Middle ear inflammation is usually caused by infections of the nasopharynx region which rise up into the tympanic cavity via the Eustachian tube.

Information and ideas:
This graphic is good for discussing possible complications (for example "mastoiditis?). The students should be made aware of how important it is to have these diseases properly treated and to make sure that they recover fully and properly.
Further information regarding inflammation of the middle ear in particular and diseases of the ear in general is available as information sheet on the media portal of the Siemens Stiftung.

Relevant for teaching:
Hearing defect/hearing impairment

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Siemens Stiftung

Abnormal audiometric audibility limit

Chart:
Audiometric audibility limit of a person with hearing impairment compared to an intact sense of hearing shows handicap in speech range.

The speech range is that range of frequency and loudness where speech communication usually takes place. Within the audiometric audibility limit it is the kidney-shaped range. In our chart it is coloured blue. When, for example, hair cells are damaged in the inner ear and no longer work, the audiometric audibility limit changes. The speech range is affected.

Information and ideas:
An attempt at comparing charts showing normal hearing and reduced hearing can be done by students individually - as homework. It is useful for testing written expression (English) as well as for testing basic skills from Mathematics or Physics (how to interpret a chart, for example).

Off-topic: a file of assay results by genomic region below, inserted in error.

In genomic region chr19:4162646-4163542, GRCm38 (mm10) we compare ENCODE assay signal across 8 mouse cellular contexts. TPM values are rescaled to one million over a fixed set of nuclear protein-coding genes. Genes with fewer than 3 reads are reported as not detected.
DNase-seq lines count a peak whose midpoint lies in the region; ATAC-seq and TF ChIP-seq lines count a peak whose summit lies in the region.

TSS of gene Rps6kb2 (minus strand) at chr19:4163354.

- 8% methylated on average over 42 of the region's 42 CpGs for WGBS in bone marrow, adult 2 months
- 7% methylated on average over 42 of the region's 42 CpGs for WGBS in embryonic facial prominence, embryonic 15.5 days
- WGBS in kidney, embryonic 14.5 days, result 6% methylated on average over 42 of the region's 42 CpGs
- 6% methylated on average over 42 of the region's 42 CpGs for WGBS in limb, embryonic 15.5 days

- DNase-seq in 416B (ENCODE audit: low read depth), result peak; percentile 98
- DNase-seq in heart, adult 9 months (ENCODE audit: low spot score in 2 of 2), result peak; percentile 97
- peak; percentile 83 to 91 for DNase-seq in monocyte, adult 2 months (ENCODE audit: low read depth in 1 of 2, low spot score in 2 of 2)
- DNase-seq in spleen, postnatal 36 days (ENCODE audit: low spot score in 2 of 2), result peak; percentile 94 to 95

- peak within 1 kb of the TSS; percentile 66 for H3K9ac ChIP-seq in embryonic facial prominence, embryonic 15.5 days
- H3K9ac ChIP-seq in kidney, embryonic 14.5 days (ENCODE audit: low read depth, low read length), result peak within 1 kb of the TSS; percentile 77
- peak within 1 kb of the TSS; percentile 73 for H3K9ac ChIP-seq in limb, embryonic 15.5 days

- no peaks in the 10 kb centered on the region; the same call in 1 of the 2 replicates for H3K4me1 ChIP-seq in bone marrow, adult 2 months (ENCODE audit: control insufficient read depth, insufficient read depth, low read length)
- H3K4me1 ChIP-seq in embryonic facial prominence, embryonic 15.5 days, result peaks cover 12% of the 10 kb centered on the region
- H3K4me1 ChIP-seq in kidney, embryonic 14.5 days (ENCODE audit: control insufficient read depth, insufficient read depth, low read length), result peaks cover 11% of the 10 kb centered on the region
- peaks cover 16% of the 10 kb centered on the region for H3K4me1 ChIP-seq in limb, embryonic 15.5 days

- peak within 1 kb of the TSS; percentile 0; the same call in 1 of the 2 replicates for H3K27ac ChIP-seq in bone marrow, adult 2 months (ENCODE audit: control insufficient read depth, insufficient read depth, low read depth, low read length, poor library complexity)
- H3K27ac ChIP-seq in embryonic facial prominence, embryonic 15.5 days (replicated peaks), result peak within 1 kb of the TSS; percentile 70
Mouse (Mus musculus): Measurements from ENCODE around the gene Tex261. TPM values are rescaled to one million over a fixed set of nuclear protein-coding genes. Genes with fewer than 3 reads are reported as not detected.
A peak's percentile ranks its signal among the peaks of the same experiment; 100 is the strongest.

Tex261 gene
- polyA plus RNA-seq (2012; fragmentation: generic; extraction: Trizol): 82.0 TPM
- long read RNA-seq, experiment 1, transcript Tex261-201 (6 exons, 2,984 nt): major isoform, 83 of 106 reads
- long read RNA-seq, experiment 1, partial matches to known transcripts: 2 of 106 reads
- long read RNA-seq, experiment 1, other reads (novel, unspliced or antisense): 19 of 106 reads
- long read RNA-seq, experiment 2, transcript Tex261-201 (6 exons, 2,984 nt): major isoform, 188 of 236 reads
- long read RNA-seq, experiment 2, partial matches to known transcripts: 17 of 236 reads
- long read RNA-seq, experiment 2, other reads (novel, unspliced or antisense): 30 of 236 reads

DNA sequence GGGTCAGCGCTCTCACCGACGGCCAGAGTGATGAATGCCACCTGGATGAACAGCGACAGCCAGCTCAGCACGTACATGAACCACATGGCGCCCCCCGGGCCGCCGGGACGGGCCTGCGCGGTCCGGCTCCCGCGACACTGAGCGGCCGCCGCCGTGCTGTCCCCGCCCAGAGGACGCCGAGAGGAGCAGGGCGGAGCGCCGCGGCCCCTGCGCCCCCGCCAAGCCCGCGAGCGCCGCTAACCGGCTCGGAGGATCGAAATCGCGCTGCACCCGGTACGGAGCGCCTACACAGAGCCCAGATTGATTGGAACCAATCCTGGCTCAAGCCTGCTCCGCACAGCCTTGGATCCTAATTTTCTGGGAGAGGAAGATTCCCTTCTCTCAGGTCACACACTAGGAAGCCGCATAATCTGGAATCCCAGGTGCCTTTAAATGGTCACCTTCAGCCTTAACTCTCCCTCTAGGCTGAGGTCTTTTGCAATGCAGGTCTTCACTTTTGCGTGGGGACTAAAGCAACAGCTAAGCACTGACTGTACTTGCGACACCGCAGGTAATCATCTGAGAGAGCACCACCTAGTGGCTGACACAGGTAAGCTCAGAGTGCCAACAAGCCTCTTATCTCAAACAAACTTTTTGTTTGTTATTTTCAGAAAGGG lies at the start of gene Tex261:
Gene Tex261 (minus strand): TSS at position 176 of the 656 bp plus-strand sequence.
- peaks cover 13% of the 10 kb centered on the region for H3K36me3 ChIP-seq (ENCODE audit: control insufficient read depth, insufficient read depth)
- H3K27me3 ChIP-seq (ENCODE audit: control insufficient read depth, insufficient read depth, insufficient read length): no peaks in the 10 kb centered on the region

Relevant for teaching:
Hearing defects/hearing impairment
How hearing functions
Sound/acoustics

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Siemens Stiftung

Hearing aids seen historically

Photo:
Old woman with ear trumpet.

Over the course of time, hearing aid technology has made enormous progress, thus making the lives of hearing-impaired people much easier.
Before 1878 there were practically only mechanical hearing aids based on the sound funnel principle.
The photo shows Madame de Meuron, born in 1882 in Bern, Switzerland; died in 1980 in Riggisberg. She preferred using an ear trumpet throughout her life, arguing that then she had to hear only what she wanted to hear.

Information and ideas:
Elementary school students can use paper to easily recreate the old hearing aids in the form of ear trumpets. In this way they can understand the simplest effect of sound amplification.

Relevant for teaching:
Hearing damage/hearing impairment
How hearing works
Sound transduction


Dieses Material ist Teil einer Sammlung

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Siemens Stiftung

Functional areas of the ear

Labeled graphic:
The whole ear from the functional standpoints "sound conduction? and "sound perception?. Important to understand hearing damage.

In the sound conduction system of the outer and middle ear, the sound wave is retained in its original type; the vibrations are simply amplified and passed on. When the sound wave is introduced into the sound perception system of the inner ear, a mechanical transformation into a traveling wave takes place, which the receptor cells then transform into electric nerve impulses.

Information and ideas:
Here the question can be raised as to what extent a weakening or interruption of this system leads to a reduction of hearing ability.

Relevant for teaching:
The human body
Structure and function of a sensory organ


Dieses Material ist Teil einer Sammlung